It's several years old, but the analysis is still relevant. Interestingly, the only 3 frames that did not fail were aluminum & carbon. All the steel & titanium frames failed. Just goes to show, the design and build method & quality are even more important than materials when it comes to the frame's character and durability.

Back when I was into bikes, I remember the Vitus 979 aluminum frame. I remember hearing about Cannondale's entry using oversized but thinner tubes to gain stiffness. I though the Vitus aluminum frame flexed a ton since it was still about the same 1" tubing as most steel frames of the time. I think the tubes were also glued into the lugs.
 

MRC01

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Back when I was into bikes, I remember the Vitus 979 aluminum frame. I remember hearing about Cannondale's entry using oversized but thinner tubes to gain stiffness. I though the Vitus aluminum frame flexed a ton since it was still about the same 1" tubing as most steel frames of the time. I think the tubes were also glued into the lugs.
I had one of those! Back in the 1980s my endurance race bike was a Vitus 979 with Campy Super Record. It was a flexy frame, but very light and comfortable on endurance rides. It was indeed glued together, similar method to what Lotus used in aluminum car frames. I put thousands of miles on that bike. That was a strong frame and survived a 40 mph crash.

My latex tubes leak down about 15% in 24 hours. Butyl and tubeless don't hold air perfectly either. Because of this, serious riders pump their tires before every ride, to know the pressure is exactly right. If you check tires before every ride anyway, latex tubes aren't any more hassle than butyl. And they are just a small bit smoother and faster.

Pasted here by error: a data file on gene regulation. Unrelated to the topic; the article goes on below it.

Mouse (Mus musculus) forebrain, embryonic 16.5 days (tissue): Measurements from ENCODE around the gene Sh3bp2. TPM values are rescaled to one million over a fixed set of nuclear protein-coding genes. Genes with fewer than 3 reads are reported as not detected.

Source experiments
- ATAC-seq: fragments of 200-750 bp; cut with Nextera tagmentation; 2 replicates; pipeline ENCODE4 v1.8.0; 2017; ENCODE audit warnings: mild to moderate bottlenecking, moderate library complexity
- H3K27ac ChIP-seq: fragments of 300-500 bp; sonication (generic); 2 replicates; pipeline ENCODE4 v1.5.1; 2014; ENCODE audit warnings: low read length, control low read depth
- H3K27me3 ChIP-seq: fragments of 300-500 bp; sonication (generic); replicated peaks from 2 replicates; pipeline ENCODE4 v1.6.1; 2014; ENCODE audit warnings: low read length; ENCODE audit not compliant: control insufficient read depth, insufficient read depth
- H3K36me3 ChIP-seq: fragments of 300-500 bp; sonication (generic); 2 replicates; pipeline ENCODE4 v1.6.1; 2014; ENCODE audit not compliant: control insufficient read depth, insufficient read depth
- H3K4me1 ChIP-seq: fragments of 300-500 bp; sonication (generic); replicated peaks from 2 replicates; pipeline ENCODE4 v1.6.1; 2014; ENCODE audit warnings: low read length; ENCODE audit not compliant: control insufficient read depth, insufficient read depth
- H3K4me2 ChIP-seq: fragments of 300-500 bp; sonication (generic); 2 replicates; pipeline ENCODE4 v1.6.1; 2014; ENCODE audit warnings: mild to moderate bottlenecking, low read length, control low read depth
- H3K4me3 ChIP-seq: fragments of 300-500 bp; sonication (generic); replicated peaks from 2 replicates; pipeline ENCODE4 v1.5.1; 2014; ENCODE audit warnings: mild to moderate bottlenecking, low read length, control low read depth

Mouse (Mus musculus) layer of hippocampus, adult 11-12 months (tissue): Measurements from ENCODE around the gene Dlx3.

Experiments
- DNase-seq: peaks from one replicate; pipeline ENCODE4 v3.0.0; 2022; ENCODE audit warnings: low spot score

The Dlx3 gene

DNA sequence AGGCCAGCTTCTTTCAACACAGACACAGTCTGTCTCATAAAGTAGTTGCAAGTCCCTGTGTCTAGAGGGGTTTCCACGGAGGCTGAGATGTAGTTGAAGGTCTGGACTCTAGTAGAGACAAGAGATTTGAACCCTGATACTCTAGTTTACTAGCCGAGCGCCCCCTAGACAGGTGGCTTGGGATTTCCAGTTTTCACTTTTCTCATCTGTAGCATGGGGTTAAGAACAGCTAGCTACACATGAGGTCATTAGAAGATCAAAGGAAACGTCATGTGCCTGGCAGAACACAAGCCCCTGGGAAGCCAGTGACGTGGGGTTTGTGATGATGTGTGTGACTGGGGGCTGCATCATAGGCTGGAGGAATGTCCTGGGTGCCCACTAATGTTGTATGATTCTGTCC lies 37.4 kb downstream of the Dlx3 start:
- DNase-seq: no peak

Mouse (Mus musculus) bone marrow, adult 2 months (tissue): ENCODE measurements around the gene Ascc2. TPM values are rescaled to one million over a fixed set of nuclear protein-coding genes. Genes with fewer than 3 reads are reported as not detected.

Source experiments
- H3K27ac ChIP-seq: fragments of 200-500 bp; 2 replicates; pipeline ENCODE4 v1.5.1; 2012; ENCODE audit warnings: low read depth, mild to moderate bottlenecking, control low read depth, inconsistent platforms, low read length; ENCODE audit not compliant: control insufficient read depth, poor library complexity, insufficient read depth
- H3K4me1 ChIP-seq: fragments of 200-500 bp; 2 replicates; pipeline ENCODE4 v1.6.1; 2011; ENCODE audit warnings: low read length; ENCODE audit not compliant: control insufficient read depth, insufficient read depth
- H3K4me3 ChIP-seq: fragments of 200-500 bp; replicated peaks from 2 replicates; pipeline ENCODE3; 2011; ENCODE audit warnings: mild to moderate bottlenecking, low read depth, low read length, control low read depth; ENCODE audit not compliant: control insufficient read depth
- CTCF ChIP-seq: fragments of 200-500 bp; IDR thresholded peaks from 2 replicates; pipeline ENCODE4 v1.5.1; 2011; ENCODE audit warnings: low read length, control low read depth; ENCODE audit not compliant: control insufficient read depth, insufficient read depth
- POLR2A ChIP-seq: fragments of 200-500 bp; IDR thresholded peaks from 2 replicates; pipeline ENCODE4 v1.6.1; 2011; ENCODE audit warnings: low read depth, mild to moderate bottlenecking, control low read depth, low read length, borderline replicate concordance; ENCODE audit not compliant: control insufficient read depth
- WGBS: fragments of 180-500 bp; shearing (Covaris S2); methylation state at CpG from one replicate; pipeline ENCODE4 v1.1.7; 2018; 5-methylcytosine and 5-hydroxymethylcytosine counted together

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I had one of those! Back in the 1980s my endurance race bike was a Vitus 979 with Campy Super Record. It was a flexy frame, but very light and comfortable on endurance rides. It was indeed glued together, similar method to what Lotus used in aluminum car frames. I put thousands of miles on that bike. That was a strong frame and survived a 40 mph crash.

My latex tubes leak down about 15% in 24 hours. Butyl and tubeless don't hold air perfectly either. Because of this, serious riders pump their tires before every ride, to know the pressure is exactly right. If you check tires before every ride anyway, latex tubes aren't any more hassle than butyl. And they are just a small bit smoother and faster.

Well - I wasn't sure about how durable the frame was, but of course having the glued in frame wasn't unusual. One of my riding buddies had a Specialized carbon fiber frame with the tubes glued into beefy looking aluminum lugs. My primary bike was a traditional Bottechia frame with Columbus SL tubing. Once I was at a bike shop looking around for something new, and the sales guy was telling me that he wouldn't recommend anything but traditional steel. His rationale was that for just recreational riding, it was comfortable, durable, and easy to fix. He claimed that if a section of the tubing was damaged, it could be replaced by cutting out the damaged section and welding in a replacement piece. I'm not sure that would have been worth it for a $500 frame though.

I think the 80s and early 90s were the birth of technologies we see today. I believe the Kestrel 4000 was the start of the monocoque carbon fiber frame on road bikes. Wonder what happened to the Trimble X-Frame mountain bike frame. There were of course those Huffy off-offs custom made for US Cycling. I heard they were actually made by Huffy and cost something like $50,000 each in 1980s dollars. Of course they weren't the same as the relabelled Serotta frames that carried the Huffy or Murray name. Somehow this composite photos shows all of them.

huffy-jpg.317741